And because their USB-C connectors will support Thunderbolt accessories, they'll be able to access faster Ethernet networks and storage devices, and be compatible with monitors including Apple's 6K Pro Display.

The hugest tablet in Apple's lineup, the 12.9-inch iPad Pro, is getting a visual improvement in the form of a new display powered by mini-LEDs. Translation: Over 10,000 tiny lights embedded behind the screen adjust constantly to provide extreme contrast. This technology isn't unique to Apple, but it's still cutting-edge.

The iPad Pros also get a new webcam. The front-facing 12-megapixel ultrawide camera works with a new feature called Center Stage, which recognizes people and virtually pans and zooms to keep them framed during video calls. It's something we've seen (and appreciated) on other devices, most recently the Facebook Portal. While the iPad's webcam is still in the wrong place -- at the top of the screen, which means at the side if you use the tablet horizontally during a video call -- Apple says Center Stage should keep things looking more balanced.

The new 11-inch iPad Pro starts at $799; the 12.9 inch at $1,099. And that doesn't include any accessories, like the $129 Apple Pencil, the $179 Smart Keyboard Folio or the $299 Magic Keyboard case. Both tablets will ship in the second half of May.

What we didn't get? An updated iPad Mini. The thing is still saddled with a lower-resolution screen and old design.

Purple iPhone 12

That's it. The iPhone 12 now comes in purple. It's certain to appease Marie Schrader from "Breaking Bad." It's the same price as the other iPhone models and will be available on April 30.

iMac M1

For those with an increasingly ancient iMac, Apple has a new model -- and the company pulled out all the tricks (and colors!) for it. The first notable iMac redesign since 2012, this one has a 24-inch screen but is only a bit bigger than the older 21-inch iMac. Plus, the display sounds like a real upgrade with what Apple is calling "4.5K" resolution.

The slimmer design is available in a rainbow of colors (seven options in all) and it's all powered by that same M1 chip in the iPad Pro -- and the 2020 MacBooks that we love so much.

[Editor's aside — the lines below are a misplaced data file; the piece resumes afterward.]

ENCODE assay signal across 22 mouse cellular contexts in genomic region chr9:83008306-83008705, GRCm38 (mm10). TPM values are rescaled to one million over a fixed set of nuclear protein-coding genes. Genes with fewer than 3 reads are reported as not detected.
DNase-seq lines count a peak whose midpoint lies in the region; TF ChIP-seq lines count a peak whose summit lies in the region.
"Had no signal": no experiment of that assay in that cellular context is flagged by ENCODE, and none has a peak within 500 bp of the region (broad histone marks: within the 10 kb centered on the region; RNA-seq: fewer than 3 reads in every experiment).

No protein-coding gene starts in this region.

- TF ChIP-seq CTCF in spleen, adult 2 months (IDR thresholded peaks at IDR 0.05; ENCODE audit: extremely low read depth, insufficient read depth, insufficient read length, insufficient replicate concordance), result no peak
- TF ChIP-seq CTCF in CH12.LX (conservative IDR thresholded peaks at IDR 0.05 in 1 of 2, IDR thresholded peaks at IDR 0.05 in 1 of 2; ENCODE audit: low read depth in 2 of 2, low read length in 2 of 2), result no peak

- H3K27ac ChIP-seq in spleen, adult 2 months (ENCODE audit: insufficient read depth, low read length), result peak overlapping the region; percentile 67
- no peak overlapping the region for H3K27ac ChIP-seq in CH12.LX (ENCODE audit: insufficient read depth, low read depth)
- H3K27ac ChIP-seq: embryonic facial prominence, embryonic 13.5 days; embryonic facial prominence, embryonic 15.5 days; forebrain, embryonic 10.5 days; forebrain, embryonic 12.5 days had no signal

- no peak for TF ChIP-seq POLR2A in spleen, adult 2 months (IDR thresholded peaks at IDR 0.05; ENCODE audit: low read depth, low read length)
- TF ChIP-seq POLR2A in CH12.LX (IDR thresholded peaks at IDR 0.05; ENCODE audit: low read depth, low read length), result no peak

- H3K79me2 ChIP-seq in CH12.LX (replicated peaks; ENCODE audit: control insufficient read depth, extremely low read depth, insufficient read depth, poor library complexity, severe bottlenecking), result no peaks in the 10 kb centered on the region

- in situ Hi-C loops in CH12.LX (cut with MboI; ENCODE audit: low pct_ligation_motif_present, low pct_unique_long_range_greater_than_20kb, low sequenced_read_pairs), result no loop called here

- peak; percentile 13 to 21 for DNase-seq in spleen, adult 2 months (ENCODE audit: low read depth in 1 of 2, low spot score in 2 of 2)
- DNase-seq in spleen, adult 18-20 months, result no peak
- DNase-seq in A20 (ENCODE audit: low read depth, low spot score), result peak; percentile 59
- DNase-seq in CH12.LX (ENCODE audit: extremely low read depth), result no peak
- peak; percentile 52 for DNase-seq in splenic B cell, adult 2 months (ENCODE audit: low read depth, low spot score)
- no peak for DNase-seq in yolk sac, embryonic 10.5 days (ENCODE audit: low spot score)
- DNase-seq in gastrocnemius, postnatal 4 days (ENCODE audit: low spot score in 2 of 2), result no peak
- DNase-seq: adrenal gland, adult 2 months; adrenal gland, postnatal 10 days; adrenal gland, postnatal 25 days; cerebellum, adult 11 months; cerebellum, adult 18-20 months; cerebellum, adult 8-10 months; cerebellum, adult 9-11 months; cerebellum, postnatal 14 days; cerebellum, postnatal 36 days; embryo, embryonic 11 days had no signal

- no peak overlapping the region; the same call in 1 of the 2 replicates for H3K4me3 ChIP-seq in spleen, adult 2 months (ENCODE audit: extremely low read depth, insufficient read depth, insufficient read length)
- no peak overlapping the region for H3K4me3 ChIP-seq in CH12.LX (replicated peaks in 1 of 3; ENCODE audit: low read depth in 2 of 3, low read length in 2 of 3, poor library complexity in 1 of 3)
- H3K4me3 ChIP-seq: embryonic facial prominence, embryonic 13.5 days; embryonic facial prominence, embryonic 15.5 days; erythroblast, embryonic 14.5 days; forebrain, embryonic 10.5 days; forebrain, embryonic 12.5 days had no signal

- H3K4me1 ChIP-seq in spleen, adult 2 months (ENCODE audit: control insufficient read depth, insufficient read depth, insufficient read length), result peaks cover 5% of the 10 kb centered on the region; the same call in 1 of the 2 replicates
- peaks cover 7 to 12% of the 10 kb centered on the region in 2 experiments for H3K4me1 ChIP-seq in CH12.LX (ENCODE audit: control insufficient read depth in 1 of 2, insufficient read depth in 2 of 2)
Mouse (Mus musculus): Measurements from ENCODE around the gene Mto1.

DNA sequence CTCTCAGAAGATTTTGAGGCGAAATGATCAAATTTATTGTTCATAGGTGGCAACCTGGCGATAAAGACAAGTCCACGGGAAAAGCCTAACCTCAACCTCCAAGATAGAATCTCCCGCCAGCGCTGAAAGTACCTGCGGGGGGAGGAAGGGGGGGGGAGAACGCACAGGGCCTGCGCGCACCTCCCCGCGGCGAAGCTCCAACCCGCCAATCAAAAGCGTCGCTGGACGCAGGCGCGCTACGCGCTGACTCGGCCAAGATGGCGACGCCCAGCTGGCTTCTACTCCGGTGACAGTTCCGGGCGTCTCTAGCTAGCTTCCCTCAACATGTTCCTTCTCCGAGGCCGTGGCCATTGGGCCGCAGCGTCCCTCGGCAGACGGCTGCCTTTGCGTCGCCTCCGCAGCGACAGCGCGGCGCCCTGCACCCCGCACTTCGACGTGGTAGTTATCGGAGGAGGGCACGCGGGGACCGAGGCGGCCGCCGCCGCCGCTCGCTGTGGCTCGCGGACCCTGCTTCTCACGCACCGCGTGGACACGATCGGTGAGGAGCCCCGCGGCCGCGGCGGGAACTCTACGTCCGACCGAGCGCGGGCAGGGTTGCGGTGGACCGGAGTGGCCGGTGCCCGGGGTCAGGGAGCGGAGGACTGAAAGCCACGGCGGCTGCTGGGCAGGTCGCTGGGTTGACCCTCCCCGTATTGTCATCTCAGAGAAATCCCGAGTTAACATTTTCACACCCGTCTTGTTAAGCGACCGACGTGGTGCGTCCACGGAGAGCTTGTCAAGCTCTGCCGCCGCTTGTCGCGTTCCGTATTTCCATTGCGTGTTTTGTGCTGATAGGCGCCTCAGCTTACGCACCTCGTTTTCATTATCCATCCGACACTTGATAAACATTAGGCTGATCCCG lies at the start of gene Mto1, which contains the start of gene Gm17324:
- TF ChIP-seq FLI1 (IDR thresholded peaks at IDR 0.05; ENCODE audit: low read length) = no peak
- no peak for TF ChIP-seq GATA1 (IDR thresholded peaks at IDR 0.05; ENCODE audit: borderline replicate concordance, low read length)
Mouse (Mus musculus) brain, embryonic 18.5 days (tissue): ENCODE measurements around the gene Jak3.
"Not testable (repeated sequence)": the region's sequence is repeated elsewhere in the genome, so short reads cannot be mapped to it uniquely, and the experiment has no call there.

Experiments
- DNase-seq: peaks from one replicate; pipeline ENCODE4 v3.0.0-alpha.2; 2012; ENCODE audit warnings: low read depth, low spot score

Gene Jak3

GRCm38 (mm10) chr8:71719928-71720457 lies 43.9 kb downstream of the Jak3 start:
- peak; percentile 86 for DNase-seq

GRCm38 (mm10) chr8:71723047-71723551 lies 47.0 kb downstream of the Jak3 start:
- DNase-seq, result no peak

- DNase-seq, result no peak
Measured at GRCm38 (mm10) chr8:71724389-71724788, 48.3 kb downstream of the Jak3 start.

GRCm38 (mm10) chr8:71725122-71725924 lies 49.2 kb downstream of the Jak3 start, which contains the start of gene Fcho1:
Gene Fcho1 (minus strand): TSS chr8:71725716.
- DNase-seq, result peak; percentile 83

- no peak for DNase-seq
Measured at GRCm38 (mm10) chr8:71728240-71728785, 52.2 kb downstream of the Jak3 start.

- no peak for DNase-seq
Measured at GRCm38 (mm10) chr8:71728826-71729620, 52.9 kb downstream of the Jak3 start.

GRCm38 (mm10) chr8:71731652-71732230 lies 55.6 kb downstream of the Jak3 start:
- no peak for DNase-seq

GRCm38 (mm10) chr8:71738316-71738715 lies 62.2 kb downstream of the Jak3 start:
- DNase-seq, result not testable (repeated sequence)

Apple says the new iMac's webcam is the "best camera ever in a Mac." Of course that's not saying much. And at 1080p, it's lower resolution compared with the front camera on the iPad Pro and iPhone, but Apple says its sensor is improved and the new chip makes for far better video processing. You know I'll be testing that soon enough. The new iMac also has better microphones and a six-speaker sound system.

The lower-end iMac models will start at $1,299, with only four color choices; the higher-end configurations start at $1,499 and come in all the colors. If you spring for the $1,499-and-up models, you'll also get a keyboard with built-in Touch ID for easy logins and Apple Pay purchases. (There's even an optional extended keyboard with Touch ID and a number pad.) The M1 iMacs go on sale on April 30 but don't ship until the second half of May.

iOS 14.5

Probably the biggest Apple product of them all, because it's in most of its devices, and you don't have to pay for it: iOS 14.5. The overdue software update is arriving next week, says Apple. This isn't a full operating-system overhaul like we get in the fall but it does have notable new features, two of which I've been talking about for some time.

If you have an Apple Watch you'll now be able to unlock your iPhone when wearing a mask without inputting your password.

It also features App Tracking Transparency, a privacy feature that will now ask your permission before an app starts tracking you. See our full explainer here of the feature and my video explaining why it's made Facebook so angry.

Ted Lasso

And maybe not Apple's biggest but its best? "Ted Lasso." Apple said its show about a charming American coach bumbling his way through English football will return on July 23. You do need an actual Apple product to watch: a $4.99-a-month Apple TV+ subscription. It's included, of course, with your purchase of any of these new iPads or Macs. (But you can still watch it on a Roku, if you prefer.)

Speaking of services, I didn't even mention Apple's new podcast subscription service, yet another way the company is finding to enclose you in its walled garden. It may be happy to offer new ways to keep from losing your stuff, but it sure doesn't want you to find your way out of its ever-expanding ecosystem.

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Write to Joanna Stern at joanna.stern@wsj.com

 

(END) Dow Jones Newswires

April 21, 2021 12:37 ET (16:37 GMT)